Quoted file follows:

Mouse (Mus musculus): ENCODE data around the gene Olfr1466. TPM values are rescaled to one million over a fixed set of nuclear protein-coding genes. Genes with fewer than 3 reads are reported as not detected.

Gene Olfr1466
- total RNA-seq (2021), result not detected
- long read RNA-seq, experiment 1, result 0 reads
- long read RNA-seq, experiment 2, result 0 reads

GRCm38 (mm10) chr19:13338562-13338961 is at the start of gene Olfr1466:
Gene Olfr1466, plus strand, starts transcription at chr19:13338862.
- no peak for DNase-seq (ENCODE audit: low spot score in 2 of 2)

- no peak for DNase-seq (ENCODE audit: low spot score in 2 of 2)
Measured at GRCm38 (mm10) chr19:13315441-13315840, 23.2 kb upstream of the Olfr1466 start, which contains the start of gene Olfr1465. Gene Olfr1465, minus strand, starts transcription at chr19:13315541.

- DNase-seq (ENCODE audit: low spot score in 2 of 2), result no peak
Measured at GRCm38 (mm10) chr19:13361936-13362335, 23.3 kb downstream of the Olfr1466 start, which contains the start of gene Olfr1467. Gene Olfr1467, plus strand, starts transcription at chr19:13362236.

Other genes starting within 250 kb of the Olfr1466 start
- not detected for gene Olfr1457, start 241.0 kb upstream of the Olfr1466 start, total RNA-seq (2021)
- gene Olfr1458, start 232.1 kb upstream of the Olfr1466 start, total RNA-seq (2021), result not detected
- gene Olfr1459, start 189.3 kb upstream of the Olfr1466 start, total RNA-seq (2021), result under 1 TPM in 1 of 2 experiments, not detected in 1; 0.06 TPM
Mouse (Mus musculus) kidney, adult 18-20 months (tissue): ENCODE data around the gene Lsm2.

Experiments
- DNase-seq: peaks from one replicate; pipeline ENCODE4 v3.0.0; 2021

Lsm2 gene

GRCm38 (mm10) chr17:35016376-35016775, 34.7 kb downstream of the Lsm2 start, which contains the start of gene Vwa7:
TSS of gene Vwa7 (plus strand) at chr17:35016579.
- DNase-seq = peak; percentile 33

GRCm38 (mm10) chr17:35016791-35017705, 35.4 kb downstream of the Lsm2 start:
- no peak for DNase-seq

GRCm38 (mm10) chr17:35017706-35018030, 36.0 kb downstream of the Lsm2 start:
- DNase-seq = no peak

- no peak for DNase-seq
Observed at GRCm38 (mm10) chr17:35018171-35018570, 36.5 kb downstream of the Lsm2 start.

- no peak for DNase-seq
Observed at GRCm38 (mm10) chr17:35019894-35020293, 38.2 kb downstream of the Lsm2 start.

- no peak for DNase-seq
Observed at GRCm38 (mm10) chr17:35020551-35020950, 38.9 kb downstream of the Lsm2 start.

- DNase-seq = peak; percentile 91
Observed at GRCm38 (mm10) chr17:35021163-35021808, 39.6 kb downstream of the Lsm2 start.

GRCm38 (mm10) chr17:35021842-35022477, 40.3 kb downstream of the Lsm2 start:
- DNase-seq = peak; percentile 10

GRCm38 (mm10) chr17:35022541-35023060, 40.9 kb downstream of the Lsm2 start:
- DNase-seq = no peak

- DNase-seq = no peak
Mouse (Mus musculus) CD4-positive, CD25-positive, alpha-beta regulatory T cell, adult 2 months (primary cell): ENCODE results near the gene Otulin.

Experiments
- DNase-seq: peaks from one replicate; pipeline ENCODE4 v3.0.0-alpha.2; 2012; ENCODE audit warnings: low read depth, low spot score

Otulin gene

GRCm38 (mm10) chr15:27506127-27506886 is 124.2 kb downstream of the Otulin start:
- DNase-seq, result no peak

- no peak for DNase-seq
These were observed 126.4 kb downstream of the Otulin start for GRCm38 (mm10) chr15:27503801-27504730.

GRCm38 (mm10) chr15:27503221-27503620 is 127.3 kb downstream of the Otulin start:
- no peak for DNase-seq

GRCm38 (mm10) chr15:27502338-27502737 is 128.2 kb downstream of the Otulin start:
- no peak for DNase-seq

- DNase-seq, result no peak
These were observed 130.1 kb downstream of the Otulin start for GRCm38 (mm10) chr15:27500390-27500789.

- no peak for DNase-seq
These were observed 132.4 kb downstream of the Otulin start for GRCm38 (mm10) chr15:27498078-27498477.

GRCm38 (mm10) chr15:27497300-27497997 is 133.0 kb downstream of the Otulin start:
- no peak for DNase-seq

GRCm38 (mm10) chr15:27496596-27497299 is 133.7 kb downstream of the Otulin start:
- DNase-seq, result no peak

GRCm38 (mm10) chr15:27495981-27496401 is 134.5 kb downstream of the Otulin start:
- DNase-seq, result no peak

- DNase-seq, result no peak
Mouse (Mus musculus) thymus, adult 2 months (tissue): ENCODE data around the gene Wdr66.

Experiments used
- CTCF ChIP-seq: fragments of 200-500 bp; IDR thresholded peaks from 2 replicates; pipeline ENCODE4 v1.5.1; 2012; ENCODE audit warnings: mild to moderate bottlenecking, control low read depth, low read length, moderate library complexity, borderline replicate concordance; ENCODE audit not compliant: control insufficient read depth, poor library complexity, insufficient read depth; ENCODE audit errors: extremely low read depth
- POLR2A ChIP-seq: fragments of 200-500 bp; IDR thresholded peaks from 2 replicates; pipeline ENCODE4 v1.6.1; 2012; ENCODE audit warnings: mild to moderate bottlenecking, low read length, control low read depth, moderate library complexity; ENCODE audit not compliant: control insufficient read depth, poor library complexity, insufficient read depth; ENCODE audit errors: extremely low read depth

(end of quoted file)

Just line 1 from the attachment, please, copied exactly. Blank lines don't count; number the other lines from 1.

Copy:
Mouse (Mus musculus): ENCODE data around the gene Olfr1466. TPM values are rescaled to one million over a fixed set of nuclear protein-coding genes. Genes with fewer than 3 reads are reported as not detected.